Monday, June 30, 2008
This effects everyone's quality of life, particularly as gang activity has proliferated over the last couple of years and occasionally pops up in unexpected locales such as Queen Anne and Northgate. Recent news reports have also made a point to link our greenery to increased risk for assault.
The good: Strong emphasis on awareness and prevention, and how you carry yourself physically. Also recognizing threats, including your own state of mind.
The not-so-good: Examples of women who got rid of men harassing them at bus stops by peeing herself, or by picking her nose and drooling. Evading assault by disgusting the potential perp? On the one hand, in self-defense there are no real rules and whatever works is great. On the other hand, a woman may have to do some mental juggling to construe these tactics as empowering. Regardless, if it makes you more powerful, do it.
Monday, June 23, 2008
News reporting is on a tight timeline. Details deemed insignificant don't make it in. This report included two details that gain significance because they were included.
First, there are trees in the park (duh!!!). Perpetrators can hide behind trees. And I was left dangling with possible implications. Am I supposed to want to chop down all the trees, or avoid greenery?
Second, adjacent to Rizal Park is "the jungle," a greenbelt that some of Seattle's homeless call home. This news report pointed out both the park's proximity to "the jungle" and it's connection to homeless people. Is the implication that the assailant was likely a homeless man? The report gives no real reason why it should be a homeless man; this area is also home to drug dealing/use and gangs. I'm willing to go out on a limb and assert the report is quite deliberately playing on prejudicial fear.
Details such as these round out a story, giving it the appearance of more substance and veracity. Don't be sucked in by dangling innuendos. Don't buy the fear.
Friday, June 20, 2008
One woman shares the results of her search here. She found slim pickins--most of her web search turned up fight-driven, dominance contest "training" or sites that aim to "educate" the reader by scaring them witless. It's hard to find a good class, but she did find Wenlido, a group teaching self-defense in British Columbia since 1976. I don't have any personal experience with them, but they have a great reputation.
Guidelines for selecting a good self-defense class were drawn up by the National Coalition Against Sexual Assault and can be found here.
Thursday, June 19, 2008
Seattle police are investigating an apparent rape in Dearborn Park.
Officers were called to the Beacon Hill neighborhood park just after 4 a.m. Sunday after a caller reported hearing a woman screaming for help.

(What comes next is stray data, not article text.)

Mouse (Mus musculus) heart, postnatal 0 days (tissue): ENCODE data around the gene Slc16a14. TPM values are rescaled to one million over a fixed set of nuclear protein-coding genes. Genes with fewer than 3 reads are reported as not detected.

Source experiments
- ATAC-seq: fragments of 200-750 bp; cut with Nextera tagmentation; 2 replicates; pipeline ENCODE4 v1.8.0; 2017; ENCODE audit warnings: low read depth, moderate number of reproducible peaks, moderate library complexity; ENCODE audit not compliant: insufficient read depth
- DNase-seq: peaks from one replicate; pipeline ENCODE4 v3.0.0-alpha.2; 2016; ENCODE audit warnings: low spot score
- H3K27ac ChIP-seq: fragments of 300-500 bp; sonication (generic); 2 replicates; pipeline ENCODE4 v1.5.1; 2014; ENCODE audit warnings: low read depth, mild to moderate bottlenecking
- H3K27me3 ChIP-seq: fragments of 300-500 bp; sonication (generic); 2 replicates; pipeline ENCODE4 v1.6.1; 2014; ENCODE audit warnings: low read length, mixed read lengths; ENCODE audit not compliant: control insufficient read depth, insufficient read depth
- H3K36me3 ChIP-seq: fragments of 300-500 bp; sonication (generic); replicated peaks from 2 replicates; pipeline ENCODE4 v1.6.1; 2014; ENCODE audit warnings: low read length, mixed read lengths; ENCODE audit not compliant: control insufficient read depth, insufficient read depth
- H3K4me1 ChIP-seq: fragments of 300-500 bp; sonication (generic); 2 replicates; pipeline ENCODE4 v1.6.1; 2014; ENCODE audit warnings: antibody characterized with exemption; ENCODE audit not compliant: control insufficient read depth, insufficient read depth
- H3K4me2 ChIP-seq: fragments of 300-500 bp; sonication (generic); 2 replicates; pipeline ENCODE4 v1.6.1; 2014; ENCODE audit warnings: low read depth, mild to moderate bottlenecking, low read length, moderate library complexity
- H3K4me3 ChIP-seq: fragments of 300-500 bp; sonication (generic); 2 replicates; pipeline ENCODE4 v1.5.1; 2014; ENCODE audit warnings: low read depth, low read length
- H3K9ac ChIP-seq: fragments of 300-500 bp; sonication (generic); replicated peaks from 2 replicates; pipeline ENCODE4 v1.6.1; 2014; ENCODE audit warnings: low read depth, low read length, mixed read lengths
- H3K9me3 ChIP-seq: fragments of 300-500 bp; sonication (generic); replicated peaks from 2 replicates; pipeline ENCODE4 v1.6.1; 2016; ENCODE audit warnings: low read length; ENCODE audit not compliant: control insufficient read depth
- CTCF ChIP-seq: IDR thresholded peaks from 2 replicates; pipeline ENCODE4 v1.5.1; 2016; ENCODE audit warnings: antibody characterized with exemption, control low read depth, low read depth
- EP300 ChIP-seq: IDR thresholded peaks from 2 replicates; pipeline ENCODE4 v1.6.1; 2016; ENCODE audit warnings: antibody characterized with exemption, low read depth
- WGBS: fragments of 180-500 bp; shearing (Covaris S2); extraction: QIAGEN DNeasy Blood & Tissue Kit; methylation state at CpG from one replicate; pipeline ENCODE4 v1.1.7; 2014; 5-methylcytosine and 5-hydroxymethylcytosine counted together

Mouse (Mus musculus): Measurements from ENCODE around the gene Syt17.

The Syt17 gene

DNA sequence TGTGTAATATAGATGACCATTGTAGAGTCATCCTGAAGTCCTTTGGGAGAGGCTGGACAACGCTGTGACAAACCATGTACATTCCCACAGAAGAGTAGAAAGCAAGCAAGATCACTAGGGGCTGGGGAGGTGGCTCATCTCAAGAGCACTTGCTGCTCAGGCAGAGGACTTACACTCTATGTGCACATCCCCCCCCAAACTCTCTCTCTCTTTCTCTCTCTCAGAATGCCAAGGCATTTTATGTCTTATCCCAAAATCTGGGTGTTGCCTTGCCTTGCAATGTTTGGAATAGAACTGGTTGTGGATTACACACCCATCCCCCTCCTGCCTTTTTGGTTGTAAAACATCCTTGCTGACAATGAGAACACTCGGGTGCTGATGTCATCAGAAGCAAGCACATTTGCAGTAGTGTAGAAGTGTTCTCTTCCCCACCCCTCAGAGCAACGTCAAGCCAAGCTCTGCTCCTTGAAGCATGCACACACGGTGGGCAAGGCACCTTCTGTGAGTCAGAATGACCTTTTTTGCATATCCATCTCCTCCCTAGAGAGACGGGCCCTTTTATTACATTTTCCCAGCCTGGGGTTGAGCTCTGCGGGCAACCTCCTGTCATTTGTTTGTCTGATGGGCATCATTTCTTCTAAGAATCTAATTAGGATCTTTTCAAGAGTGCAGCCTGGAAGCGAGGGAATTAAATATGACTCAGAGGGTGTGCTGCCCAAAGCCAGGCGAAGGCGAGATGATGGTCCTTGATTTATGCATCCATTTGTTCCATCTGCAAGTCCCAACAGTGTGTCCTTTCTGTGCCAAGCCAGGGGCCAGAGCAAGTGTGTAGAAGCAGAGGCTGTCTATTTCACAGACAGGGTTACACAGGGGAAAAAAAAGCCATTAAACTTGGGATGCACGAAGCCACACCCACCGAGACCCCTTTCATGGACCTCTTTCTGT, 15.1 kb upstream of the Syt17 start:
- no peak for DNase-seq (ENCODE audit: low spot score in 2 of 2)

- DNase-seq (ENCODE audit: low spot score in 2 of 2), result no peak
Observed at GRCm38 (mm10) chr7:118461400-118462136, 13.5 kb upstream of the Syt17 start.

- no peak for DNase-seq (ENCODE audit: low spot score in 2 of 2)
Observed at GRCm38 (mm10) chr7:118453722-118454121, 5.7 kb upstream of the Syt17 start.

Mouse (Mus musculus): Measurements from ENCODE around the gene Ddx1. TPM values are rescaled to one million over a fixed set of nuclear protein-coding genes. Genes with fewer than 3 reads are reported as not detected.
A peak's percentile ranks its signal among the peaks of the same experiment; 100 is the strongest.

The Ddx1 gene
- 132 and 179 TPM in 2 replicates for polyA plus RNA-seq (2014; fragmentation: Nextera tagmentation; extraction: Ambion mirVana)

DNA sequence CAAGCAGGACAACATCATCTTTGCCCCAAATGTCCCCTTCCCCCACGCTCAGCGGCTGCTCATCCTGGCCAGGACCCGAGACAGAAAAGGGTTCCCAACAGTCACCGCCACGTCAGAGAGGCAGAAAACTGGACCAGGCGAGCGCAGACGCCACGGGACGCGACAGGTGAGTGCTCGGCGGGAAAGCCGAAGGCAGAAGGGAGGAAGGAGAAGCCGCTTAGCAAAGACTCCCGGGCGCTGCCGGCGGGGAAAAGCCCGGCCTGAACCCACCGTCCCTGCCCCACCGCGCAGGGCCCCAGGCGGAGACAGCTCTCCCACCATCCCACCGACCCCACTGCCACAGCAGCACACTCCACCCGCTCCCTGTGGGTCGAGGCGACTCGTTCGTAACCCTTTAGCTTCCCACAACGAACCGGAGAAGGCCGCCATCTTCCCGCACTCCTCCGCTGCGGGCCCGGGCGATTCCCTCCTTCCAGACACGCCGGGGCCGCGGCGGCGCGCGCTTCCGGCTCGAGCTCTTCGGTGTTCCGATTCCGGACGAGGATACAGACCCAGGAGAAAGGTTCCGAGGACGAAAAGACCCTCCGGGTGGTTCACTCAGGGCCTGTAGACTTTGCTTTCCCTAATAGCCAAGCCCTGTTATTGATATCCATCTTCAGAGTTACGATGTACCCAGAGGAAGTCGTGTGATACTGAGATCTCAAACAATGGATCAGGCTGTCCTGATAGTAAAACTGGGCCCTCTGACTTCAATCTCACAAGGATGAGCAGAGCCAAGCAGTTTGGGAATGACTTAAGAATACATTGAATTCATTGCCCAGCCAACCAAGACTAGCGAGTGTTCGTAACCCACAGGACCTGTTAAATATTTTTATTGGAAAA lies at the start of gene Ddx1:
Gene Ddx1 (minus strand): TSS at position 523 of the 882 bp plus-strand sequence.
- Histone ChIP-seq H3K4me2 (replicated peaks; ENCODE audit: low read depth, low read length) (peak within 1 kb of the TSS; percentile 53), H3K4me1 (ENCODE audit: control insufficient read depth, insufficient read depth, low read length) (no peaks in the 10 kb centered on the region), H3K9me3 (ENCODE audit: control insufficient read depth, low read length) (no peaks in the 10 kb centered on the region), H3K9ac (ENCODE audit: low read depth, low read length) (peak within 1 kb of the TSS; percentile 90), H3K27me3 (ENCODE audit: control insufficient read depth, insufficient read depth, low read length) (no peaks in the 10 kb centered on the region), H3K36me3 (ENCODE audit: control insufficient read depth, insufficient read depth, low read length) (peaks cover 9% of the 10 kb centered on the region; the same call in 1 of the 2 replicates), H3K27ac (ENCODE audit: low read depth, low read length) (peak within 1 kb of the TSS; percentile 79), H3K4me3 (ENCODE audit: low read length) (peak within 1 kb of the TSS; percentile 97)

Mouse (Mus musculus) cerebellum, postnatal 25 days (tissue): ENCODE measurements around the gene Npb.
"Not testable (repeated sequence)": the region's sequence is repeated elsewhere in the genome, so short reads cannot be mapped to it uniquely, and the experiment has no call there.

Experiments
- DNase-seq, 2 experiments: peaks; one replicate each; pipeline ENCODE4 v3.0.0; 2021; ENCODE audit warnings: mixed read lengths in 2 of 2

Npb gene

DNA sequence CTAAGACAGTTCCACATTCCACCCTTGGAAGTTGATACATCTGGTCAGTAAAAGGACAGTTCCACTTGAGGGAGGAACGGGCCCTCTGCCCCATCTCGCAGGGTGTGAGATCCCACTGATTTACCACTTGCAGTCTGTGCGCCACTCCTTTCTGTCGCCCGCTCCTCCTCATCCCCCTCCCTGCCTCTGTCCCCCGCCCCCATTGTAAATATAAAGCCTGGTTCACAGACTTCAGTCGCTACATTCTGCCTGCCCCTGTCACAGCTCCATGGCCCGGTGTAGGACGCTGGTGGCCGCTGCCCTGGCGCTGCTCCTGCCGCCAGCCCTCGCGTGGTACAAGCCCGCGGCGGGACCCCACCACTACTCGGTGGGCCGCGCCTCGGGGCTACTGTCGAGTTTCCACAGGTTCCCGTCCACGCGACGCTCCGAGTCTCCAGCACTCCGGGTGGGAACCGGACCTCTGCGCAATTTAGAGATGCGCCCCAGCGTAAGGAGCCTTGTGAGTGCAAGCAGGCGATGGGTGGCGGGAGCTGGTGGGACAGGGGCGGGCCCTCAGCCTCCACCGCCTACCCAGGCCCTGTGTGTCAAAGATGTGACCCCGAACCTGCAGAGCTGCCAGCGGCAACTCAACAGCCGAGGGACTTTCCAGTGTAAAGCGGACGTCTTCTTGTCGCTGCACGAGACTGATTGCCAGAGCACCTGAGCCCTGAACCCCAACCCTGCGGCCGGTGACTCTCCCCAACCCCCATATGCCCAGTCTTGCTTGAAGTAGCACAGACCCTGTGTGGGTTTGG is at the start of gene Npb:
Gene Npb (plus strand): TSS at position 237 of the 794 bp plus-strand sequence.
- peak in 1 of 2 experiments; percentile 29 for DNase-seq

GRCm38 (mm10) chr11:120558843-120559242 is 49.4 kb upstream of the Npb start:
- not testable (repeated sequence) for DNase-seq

The woman told police her attacker accosted her at about 2 a.m. near a payphone at the Renton-area video store. He threatened to hurt her if she didn't get in his car, which she then did.
He drove into Seattle, stopping at Dearborn Park. There he pulled her from the car and sexually assaulted her in the park before leaving the scene in his car, a silver or gold Honda Accord. according to a police report.
Wednesday, June 18, 2008
Not surprisingly, she is now facing criminal charges. Tammy Gibson, trying to keep her children safe, is now charged with second-degree assault and felony harassment.
Read all about it here.
Sometimes there's a fine line between self-defense and vigilante action. Sometimes that line becomes a canyon. Ms. Gibson proactively built a bridge to cross that canyon. Sometimes it's better to stay on your side of the line.
Thursday, June 12, 2008
One of the articles I found online illustrates the use of high-tech equipment for a prime stalker activity -- surveillance. Stalkers often not only watch their targets, they let that target know that they know where they've been. Maybe even who they talked to and what they said. Other online resources can be found at the National Center for Victims of Crime's Stalking Resource Center, the National Institute of Justice, and the Stalking Victims' Sanctuary.
All this information is great, but only if people read it and take it seriously. In the first paragraph I noted that a training about violence on campus was attended by only a handful of people. The National Institute of Justice website lists obstacles to prosecuting stalking as a crime (including law enforcement not recognizing stalking behavior).
Talking about the police (rather than The Police), YOU are the only person responsible for your safety. Even though stalking is a criminal offense, it is more apparent to the justice system in hindsight.
Three suggestions gleaned from looking over these resources:
- Trust your instincts,
- Ask other people for help, including letting others know you're being stalked, and